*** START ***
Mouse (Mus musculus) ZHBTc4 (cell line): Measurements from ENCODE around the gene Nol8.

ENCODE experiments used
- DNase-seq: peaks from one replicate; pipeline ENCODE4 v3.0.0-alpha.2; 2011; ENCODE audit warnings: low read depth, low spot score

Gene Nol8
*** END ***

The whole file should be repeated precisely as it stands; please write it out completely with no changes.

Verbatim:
Mouse (Mus musculus) ZHBTc4 (cell line): Measurements from ENCODE around the gene Nol8.

ENCODE experiments used
- DNase-seq: peaks from one replicate; pipeline ENCODE4 v3.0.0-alpha.2; 2011; ENCODE audit warnings: low read depth, low spot score

Gene Nol8